Emma Holden was devastated when she learned she had multiple myeloma.
The 31-year-old, who lives in South Canterbury, was diagnosed with the form of blood cancer in June last year. When she first was told of the cancer she hadn’t heard of it before.
Multiple myeloma causes cancer cells to accumulate in bone marrow, where they typically crowd out healthy blood cells. It’s incurable.
For Holden, who’s normally quite an active person, it started with muscle pains in her leg. Eventually it got to the point she wasn’t able to walk on it. Then came the pain in her arm.
Lumps started appearing over her body – one, the size of a golf ball on her collarbone, another on her skull.
An X-ray and scans revealed several cancerous lesions- on her spine, hips, skull, clavicle and sternum. “I was prepared for the worst.”
Her diagnosis meant a move back to New Zealand from Melbourne to have family support. Her plan moving forward was a combination of chemotherapy and other traditional treatments. In January, she finished a stem cell transplant in Christchurch.
She had heard about the drug lenalidomide, used to treat multiple myeloma, from international cases but she knew it wasn’t funded here. Access would mean forking out about $100,000 a year.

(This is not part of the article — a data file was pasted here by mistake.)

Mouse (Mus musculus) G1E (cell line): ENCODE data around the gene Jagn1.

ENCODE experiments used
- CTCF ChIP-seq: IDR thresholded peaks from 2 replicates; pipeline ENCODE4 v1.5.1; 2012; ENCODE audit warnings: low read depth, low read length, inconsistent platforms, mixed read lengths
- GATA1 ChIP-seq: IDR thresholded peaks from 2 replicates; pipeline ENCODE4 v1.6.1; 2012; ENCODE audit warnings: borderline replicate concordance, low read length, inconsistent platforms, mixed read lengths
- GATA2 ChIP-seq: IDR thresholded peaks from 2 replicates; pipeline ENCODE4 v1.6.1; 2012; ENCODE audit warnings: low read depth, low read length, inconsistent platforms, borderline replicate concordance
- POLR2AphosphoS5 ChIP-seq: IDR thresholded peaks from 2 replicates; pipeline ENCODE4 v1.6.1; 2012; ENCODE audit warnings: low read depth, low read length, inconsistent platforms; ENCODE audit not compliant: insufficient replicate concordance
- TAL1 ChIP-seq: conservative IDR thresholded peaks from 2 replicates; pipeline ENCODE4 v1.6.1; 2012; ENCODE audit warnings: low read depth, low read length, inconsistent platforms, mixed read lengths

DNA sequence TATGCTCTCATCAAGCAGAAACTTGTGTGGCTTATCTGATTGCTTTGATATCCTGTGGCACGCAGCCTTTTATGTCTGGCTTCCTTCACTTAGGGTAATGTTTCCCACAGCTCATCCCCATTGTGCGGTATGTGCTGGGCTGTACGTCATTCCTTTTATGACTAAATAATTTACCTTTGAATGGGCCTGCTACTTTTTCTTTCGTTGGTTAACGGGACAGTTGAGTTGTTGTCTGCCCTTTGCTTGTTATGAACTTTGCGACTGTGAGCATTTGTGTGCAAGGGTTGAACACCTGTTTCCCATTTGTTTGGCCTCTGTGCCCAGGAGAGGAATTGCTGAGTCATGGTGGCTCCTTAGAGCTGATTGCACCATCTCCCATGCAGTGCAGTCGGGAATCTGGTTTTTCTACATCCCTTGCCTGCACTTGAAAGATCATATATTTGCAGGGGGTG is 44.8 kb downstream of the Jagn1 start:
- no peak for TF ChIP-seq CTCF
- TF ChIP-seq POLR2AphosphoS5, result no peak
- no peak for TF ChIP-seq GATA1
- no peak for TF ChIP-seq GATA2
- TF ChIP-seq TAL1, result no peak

But on Wednesday, that all changed.
The Government’s drug-funding agency Pharmac announced it would subsidise Revlimid – also known as lenalidomide – for maintenance treatment for multiple myeloma patients.
It represents New Zealand’s first and only maintenance treatment for those with newly-diagnosed multiple myeloma who have undergone a stem cell transplant.
For Holden, who was told she would be eligible for the drug by her haematologist it represents a brand new chapter in her life.
Without the drug, she’d still be going through a variation of her chemotherapy regime. Access means a better quality of life, suppression of cancer and hopefully a long-lasting remission period.
Dr Ken Romeril, founder of Myeloma New Zealand, said the organisation was pleased with the funding, as it had been pushing for it for some time.
Last year the organisation took to marching on the steps Parliament on behalf of its patient groups, and lenalidomide had been mentioned in a petition taken to the Health Select Committee.
About 120 Kiwis each year would benefit from the funding, Romeril said. There were up to 400 new cases each year. Currently, about 2500 people have been diagnosed with it – and there are higher rates among Māori and Pasifika people.
Holden was hopeful access to lenalidomide would be widened to not just those who’d undergone a recent stem cell transplant.
“I don’t believe the campaigning has stopped. For me, it’s really exciting … there’s been far and few between [moments of those] for the last 12 months. Since I started getting the pain it’s been pretty horrific,” she said.
“I’m really grateful. It’s crazy to think I’m not going to feel like this anymore. … I’ve always been a glass half-full person. I have an incredible partner of nine years.
“We have so many more adventures. We want to travel, build a house, start a family one day hopefully – having access [to lenalidomide] has improved all that.”
Pharmac director of operations Lisa Williams said it had funded 13 new medicines and widened funding for 32 other medicines since July, 2019.